By Marcos Ommati/Diálogo June 08, 2020 On April 1, the United States announced enhanced counternarcotics operations in the Caribbean Sea to combat the flow of illicit drugs into the U.S. by malign actors taking advantage of the coronavirus pandemic. U.S. President Donald Trump made the announcement together with Defense Secretary Mark Esper, Joint Chiefs of Staff Chairman Mark Milley, and Admiral Karl L. Schultz, 26th commandant of the United States Coast Guard (USCG). Diálogo spoke with Adm. Schultz, former U.S. Southern Command (SOUTHCOM) director of operations (J3), about his main goals, challenges, and COVID-19, among other topics.Diálogo: What is your main goal and biggest challenge as the USCG commander?Admiral Karl Schultz, commandant of the United States Coast Guard: I think as part of a service team, and that is what the commandant position is, I am in the business of manning, training, and equipping Coast Guard men and women. We have 11 statutory missions, and I got to roll them up under three lines of effort: securing the Homeland, fostering economic prosperity, and advancing our other national security interests, a lot of which falls under support of the combatant commanders, including our relationship with SOUTHCOM. One of my signature efforts over the last two years has been addressing Coast Guard readiness, and a key pillar of that readiness in our service is what I call the mission-ready total work force. It is building capacity in the workforce, which ties back to broadening the diversity of our work force. We are putting the tools in our people’s hands to get out there and do the important work for the nation.Diálogo: Is COVID-19 also considered a big challenge?Adm. Schultz: I think COVID-19 plays a role in every aspect of people’s lives across the globe right now, and certainly impacts the Coast Guard. I am really proud of our Coast Guard men and women. We continue in our relationship with SOUTHCOM to have many cutters in the area of responsibility doing counternarcotics work during the entire pandemic. We are doing rescue work, and I mentioned one of our key lines of effort is enabling economic prosperity –— there are 361 ports in the nation and 25,000 miles of navigable waterways. We are enabling the economy, but it is obviously taking some body blows here — container shipping is down 20-30 percent. Prices of a barrel of oil are affecting the energy sector as well, but we are doing our best to keep the economy going and help the economy get back on track here, while we do rescues, counternarcotics, and migrant interdiction, which are the whole portfolio of Coast Guard missions.Diálogo: You served as director of operations at SOUTHCOM. What is the most important lesson learned from your tenure and how are you using that experience in your current role?Adm. Schultz: I think the key take away was maybe more of a revalidation than a lesson learned. One of the things that I truly appreciated about my two years at SOUTHCOM was the partnerships. SOUTHCOM is integrated with more than 30 countries in the Western Hemisphere. I look at where we were 10 years ago, but I have been around in this counternarcotics mission most of my 37 years in the Coast Guard, in some form or fashion, and I see the level of contribution partner nations make. I would say that 50 to 60 percent of all those narcotics interdictions have partner nations’ contributions. I think somewhere between 20 to 40 percent actually have partner nation end game results in those interdictions. I really enjoyed that SOUTHCOM excels at building partner capacity.Diálogo: How is the USCG contributing to the current counternarcotics fight that was launched on April 1?Adm. Schultz: I believe that SOUTHCOM commanders Admiral [Kurt] Tidd, General John Kelly, and now Admiral Craig Faller talk about the Coast Guard being SOUTHCOM’s Navy. We remain, in my opinion, the primary force provider on any given day. We certainly welcome the uptick of the U.S. Navy hulls and capabilities, and the Department of Defense assets that are contributing to this counternarcotics operation. I will not get into too many specifics because of operational sensitivities, but we are all in the fight. We will remain in that fight, because between 60,000 and 70,000 deaths occur on American streets every year from drug overdoses and drug-related violence, so this is important. I have witnessed first-hand over my career, including my time at SOUTHCOM, the destructive, corrosive, destabilizing effect of drugs in Latin America, and those corrosive effects of the drugs in places like El Salvador, Guatemala, and Honduras. So, we are all in the fight and we will remain committed to the president’s guidance.Diálogo: Can you please elaborate on the USCG’s relationship with Joint Interagency Task Force South (JIAF-South)?Adm. Schultz: JIATF-South has been around for more than 30 years, and I think it is the premiere joint interagency, international, collaborative center in the world when it comes to counternarcotics work. And clearly, they have the lead role under Admiral DeQuattro [Rear U.S. Coast Guard Admiral Pat DeQuattro, JIAF-South director] with detecting and monitoring. We are one of the services that provide forces and end game capability, so yes, JIATF-South is absolutely critical, along with the partner nations present there, in countering drug movements. I would just add that the U.S. Coast Guard, in partnership with SOUTHCOM, to include partner nations’ contributions, clearly remains committed in this region. I am not exactly sure what the new normal will look like, but I think doing the new normal together through a collaborative partnership lens is going to be important for the security and safety of the Western Hemisphere.
“When people say I’m not out there all morning, that is a blatant lie. “I think it might’ve been someone else trying to be mischievous and telling him what to say. “Whatever. It’s done and dusted. I just want to be positive now.” QPR chairman Tony Fernandes intervened in the public disagreement, but Redknapp does not believe Taarabt has been disciplined by QPR for his part in the row. “I don’t hold grudges,” Redknapp said. “He got pushed into writing a load of stuff that wasn’t true. I don’t think he’s been fined and I wouldn’t want to fine him. “I’ve always been a manager where people go, ‘You do love a problem player’. “The big difference is the ones I’ve had before keep producing on the pitch. “Unfortunately at the moment Adel needs to produce. He’s got great talent. “He could be an incredible, incredible footballer for this football club.” Redknapp, who recalled how he rescued Taarabt from Tottenham’s reserves when he was Spurs boss six years ago, ruled the midfielder out of Monday’s match with Aston Villa. “He’s been ill all week,” Redknapp added. “He’s had a sore throat, so he’s not been available to train. He’s going to train this morning (Saturday).” Redknapp will thrust Taarabt into his QPR side as soon as he proves his fitness. “I’ve had ups and downs with him before, but I’ve had more ups than downs with him,” Redknapp added. “I’ve brought coaches in here that think I’m off my head to keep sticking with him and trying to get him onside. They’d have bombed him out ages ago, but I haven’t. “I said to (first-team coach) Glenn Hoddle when he came in, ‘Have a look at his ability’. And Glenn went, ‘Corr, he can play’. “About three days later, Glenn’s going to me, ‘Why doesn’t he train?’ And that’s the problem. “He’s got to get himself in good shape, get fit and if he does that his talent is fantastic. “If he’s ready to play, I’ll be the first one to pick him. “We need him fit and we need him playing. He can change a game. “He needs to do that for his own good and the good of QPR.” Rob Green is available following illness which kept him out of the Liverpool match and could displace Alex McCarthy in goal. Defender Nedum Onuoha (hamstring) and midfielder Sandro (groin) are doubts. Midfielders Joey Barton and Jordon Mutch (both hamstring) remain out alongside long-term absentee Alejandro Faurlin (knee). Defender Rio Ferdinand was an unused substitute against Liverpool and has stated his intention to retire at the end of this season. The former England captain and Manchester United centre back has had a challenging time at QPR, but Redknapp cannot fault his efforts. “It’s been very difficult, (but) Rio’s a fantastic professional,” Redknapp said. “He’s different class. I’m delighted to have him at the club.” Redknapp has told the 25-year-old Taarabt to look to the example of the world’s leading players – Lionel Messi, Cristiano Ronaldo, Luis Suarez and Gareth Bale – who combine their talent with hard work. “He’s not a Messi,” Redknapp added. “If you want to be a Messi, a Ronaldo, a Suarez or Bale, they all have one thing in common – they work their socks off with and without the ball. “They’re incredible footballers. There’s no-one to compare with them.” “When I get the hump I do tend to say what I feel. He has tested me. He’s tested everybody. (But) I’m the one that’s stuck with him. “When you’re on someone’s side so much and you get let down, at some stage you tend to crack over it. “Like with your kid misbehaving, you say, ‘Don’t do that, don’t do that’. In the end you get the hump with them enough and you send them to bed, or whatever. That’s how I felt last Sunday. “The only person that can help Adel is himself. I want him to do that. I still believe in him. “I love watching him do things on the football pitch. I love it when he does something special. “I just want him to come and train hard and get back in the team. We need him.” Redknapp wants to move on from the feud with Taarabt, who spent last season on loan at Fulham and AC Milan, but admitted he was hurt by the suggestion he was rarely present at training. “I’m out on that training ground every single day,” Redknapp added. Harry Redknapp has likened Adel Taarabt to a misbehaving child and admitted he felt like sending the Morocco playmaker to his bedroom – but insisted he still believes in him. Although Redknapp said he held no grudges, the QPR boss could not resist revisting last week’s public spat over Taarabt’s weight and offering an explanation for the row. “It was something that happened before the game and during the week,” said Redknapp, who lost patience following last week’s last-gasp loss to Liverpool. Press Association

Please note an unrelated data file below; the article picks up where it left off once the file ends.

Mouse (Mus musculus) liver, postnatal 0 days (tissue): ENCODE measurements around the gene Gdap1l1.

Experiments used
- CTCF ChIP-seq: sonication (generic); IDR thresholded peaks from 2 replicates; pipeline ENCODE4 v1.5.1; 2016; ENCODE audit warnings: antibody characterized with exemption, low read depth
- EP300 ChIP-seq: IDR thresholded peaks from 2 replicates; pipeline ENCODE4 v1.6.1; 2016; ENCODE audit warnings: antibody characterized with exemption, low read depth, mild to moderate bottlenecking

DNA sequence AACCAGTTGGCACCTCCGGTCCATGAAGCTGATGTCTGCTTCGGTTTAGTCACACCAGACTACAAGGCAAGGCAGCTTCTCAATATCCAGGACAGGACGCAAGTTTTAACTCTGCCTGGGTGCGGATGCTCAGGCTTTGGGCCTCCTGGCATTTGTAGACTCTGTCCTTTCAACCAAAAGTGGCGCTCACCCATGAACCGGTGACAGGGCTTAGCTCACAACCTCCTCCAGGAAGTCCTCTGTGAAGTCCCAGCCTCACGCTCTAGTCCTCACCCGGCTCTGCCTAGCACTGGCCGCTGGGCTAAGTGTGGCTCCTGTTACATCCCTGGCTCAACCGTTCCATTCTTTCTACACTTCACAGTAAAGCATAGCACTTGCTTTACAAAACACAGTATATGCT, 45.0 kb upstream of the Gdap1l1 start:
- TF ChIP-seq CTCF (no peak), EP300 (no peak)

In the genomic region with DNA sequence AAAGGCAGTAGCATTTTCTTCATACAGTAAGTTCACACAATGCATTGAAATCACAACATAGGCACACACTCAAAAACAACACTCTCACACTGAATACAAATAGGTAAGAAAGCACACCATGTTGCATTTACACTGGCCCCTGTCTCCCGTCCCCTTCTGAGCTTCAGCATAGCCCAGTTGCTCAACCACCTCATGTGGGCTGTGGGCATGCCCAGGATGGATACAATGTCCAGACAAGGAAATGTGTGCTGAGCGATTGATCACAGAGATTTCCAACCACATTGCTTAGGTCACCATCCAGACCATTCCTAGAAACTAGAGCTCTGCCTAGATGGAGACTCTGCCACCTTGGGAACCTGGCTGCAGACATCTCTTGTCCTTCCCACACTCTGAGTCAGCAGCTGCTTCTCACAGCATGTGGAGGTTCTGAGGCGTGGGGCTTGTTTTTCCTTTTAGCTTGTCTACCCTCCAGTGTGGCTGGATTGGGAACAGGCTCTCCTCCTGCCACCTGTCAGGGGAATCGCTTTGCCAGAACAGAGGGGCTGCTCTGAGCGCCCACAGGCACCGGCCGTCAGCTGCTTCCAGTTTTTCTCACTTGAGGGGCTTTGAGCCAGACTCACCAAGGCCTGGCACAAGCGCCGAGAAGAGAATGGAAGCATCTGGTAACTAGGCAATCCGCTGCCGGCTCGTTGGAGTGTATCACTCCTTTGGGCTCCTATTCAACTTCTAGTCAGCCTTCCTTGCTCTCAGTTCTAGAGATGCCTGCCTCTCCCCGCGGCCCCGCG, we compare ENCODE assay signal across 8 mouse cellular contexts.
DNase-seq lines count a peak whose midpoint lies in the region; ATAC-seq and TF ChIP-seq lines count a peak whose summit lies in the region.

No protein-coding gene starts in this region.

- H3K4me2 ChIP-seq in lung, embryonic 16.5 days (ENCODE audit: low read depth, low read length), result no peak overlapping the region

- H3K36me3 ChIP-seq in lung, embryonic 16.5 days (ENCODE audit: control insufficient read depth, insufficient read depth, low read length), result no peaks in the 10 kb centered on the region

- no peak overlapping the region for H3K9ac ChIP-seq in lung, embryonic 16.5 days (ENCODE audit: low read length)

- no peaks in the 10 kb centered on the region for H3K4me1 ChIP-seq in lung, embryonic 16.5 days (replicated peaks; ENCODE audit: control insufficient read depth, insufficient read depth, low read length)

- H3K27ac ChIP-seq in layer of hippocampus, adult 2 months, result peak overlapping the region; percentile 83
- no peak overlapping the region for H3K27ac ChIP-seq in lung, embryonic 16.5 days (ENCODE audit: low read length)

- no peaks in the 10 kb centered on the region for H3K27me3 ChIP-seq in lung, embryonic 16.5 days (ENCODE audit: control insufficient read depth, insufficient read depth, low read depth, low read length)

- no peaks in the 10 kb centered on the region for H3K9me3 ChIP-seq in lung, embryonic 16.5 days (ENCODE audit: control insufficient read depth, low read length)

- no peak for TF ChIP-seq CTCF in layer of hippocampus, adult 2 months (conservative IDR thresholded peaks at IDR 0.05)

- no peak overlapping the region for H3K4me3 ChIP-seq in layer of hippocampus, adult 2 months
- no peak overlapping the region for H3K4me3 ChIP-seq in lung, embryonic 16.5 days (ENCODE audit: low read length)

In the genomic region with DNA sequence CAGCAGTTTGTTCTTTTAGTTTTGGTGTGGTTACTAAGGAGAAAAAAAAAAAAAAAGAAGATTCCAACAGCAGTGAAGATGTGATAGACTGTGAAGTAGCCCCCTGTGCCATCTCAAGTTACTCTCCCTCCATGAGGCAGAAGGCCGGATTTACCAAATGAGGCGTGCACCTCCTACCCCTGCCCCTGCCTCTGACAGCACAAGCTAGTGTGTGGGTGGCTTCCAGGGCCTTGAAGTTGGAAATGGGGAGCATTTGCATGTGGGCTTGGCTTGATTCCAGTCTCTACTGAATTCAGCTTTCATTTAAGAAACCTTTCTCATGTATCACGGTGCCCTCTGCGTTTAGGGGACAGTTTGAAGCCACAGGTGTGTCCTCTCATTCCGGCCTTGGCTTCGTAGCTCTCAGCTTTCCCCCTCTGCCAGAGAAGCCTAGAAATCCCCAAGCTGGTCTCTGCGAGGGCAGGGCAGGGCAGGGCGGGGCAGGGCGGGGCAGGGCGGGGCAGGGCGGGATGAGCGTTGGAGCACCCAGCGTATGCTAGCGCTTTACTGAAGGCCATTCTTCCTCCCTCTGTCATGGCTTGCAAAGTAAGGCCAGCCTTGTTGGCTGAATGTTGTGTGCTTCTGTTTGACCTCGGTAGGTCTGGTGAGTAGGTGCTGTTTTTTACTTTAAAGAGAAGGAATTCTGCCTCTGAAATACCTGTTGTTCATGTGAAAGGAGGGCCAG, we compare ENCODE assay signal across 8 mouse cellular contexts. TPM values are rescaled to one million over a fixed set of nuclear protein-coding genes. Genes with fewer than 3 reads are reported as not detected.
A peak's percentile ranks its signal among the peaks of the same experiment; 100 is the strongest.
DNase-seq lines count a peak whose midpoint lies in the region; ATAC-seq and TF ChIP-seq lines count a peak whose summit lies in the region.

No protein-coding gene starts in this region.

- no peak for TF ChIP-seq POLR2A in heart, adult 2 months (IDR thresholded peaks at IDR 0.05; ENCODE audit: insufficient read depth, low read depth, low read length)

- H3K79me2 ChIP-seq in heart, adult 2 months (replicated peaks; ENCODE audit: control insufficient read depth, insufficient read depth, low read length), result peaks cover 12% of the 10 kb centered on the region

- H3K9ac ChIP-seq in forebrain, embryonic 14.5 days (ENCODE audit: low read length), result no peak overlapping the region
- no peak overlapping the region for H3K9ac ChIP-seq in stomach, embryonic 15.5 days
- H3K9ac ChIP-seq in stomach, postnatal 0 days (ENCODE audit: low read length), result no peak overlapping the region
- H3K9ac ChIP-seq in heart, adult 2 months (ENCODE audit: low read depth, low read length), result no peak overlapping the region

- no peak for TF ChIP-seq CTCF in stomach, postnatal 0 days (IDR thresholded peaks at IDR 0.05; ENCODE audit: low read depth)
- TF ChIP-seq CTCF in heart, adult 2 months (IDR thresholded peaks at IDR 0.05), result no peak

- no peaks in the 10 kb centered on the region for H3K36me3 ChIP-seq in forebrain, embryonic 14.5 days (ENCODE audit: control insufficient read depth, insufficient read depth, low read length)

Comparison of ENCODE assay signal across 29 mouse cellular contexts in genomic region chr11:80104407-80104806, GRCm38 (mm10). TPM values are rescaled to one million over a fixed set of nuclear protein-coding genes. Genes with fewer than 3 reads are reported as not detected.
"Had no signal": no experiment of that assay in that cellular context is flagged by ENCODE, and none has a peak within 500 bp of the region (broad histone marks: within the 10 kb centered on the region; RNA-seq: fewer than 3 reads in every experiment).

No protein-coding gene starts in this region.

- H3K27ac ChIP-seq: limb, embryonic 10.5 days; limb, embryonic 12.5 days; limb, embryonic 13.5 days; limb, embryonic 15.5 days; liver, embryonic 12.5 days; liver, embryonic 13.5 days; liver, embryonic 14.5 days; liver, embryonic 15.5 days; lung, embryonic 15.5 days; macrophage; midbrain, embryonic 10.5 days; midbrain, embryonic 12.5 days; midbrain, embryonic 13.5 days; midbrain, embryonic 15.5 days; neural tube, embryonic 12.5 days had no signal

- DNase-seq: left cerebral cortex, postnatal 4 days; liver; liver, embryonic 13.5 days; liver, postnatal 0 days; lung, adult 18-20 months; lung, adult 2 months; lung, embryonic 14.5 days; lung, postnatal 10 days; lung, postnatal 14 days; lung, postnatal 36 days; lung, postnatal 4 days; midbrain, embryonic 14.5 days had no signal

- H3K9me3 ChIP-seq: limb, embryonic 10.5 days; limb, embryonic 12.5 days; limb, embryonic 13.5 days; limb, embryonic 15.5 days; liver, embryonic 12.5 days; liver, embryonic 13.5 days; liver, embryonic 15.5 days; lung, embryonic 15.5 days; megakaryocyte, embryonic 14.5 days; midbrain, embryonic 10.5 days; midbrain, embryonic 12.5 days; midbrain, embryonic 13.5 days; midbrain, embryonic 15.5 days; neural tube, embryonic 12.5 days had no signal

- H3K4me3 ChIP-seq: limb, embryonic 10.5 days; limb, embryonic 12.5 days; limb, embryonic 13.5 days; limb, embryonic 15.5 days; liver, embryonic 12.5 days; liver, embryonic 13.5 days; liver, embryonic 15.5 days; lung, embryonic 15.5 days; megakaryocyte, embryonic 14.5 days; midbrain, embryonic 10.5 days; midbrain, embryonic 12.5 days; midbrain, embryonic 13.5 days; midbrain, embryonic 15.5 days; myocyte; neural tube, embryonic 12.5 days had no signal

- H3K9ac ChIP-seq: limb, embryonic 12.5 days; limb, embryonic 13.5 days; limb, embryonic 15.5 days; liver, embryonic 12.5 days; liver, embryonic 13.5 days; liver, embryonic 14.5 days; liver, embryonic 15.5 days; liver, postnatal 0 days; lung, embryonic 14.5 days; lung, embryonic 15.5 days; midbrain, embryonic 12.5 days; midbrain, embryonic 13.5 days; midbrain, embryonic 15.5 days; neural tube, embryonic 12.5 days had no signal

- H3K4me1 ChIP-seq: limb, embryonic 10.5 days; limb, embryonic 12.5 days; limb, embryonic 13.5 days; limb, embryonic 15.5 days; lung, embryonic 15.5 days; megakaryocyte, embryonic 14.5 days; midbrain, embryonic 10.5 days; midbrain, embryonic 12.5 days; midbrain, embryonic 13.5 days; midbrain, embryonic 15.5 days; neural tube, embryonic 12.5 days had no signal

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Tweet this comment Cancel Submit Comment Subscribe to None Replies All new comments Wellington 50 Clearwater 39 Clearwater28102â€”22 Wellington:Gilmore 2, Phelps 5, Reichenberger 7, Nance 22, Pettegrew 3, Snipes 8, King 3. Total: 16 (3) 9-20 50. Wellington11161013â€”50 Wellington12987â€”34 In the girls game, Wellington capped off a 13-7 season and an 11-2 run down the stretch. In the final half of league play, Wellington was 4-1 with its only loss coming in an overtime heart-breaker to Andale. And this was done without its second leading scorer Avery Rusk, who is out with a stress fracture.The game Thursday, wasnâ€™t their best. Wellington did what it had to do. It built a 12-2 lead in the first quarter and was in front 21-10 at the half. The Lady Dukes would be outscored 10-8 in the third but would outscore the Indians in the fourth 7-2 for the 12-point win.Lauryn Snipes led the Crusaders with 14 points. Follow us on Twitter. Clearwater: Cotham 5, Reibenspies 10, Klausmeyer 5, Oberlechner 2. Total 9 (0) 4-9 22. Clearwater691410â€”39 by Tracy McCue, Sumner Newscow â€” It was Senior Night at Crusaders gymnasium and although there wasnâ€™t a lot of poetic basketball, it was a good evening for the silver and red.Wellington boys would finally topple Clearwater 50-39. Earlier in the evening the Wellington girls beat the Indians 34-22.Now comes sub-state. The pairings will be released Saturday by the Kansas State High School Activities Association.â€œWe are back to square one,â€ said Brian Buchanan, Wellington head boy basketball coach. â€œWe are 0-0 and from this point forward it will be about who wants it the most.â€Â Both Wellington teams have a shot of winning their respective substates. The boys will be playing at 6 p.m. on Thursday. The girls will be playing at 6 p.m. on Friday. Both teams will await word on whether or not they will play Mulvane or Rose Hill.For the boys, Wellington has beaten the top seed Winfield team at its place already three weeks ago. If the Crusaders want to go to the Class 4A State Tournament in Salina they will have to do it again.The Wellington girls will be the top seed going into the Winfield sub-state. They have won against all three teams during the regular season.On Thursday night, it was about finishing business.The Crusader boys finished the regular season at 10-10 with a victory over Clearwater. The Indians had beaten the Crusaders twice before, including the Chaparral Tournament Championship. One could argue those games were easily Wellingtonâ€™s worst games of the seasons.But Thursday, Wellington was pretty much in control. Having come off a last-second heartbreaker loss to Circle on Tuesday, the Crusaders were in no mood to lose another one. And they led this game from start to finish.Wellington opened with an 11-6 first-quarter lead. They built a 27-15 halftime advantage. Although Clearwater had cut the lead to six on a couple of occasions in the third, Wellington would re-up the lead to 37-29 going into the fourth quarter.Clearwater would stick around trailing by seven with 1:26 to play. But with the Indians being called for a 10-second violation, that would be all there was to write. The Crusaders would outscore Clearwater 5-1 in the final minute to win by 11.Trevor Nance led the Dukes with 22 points. Clearwater: Wells 2, Neises 14, Smith 2, Mills 5, Hall 9, Bates 7: Total 6 (6) 9-18 39 Wellington: T. French 5, Snipes 14, S. French 5, M. Adams 5, Zimmerman 5. Total 11 (2) 6-11 34 Wellington 34 Clearwater 22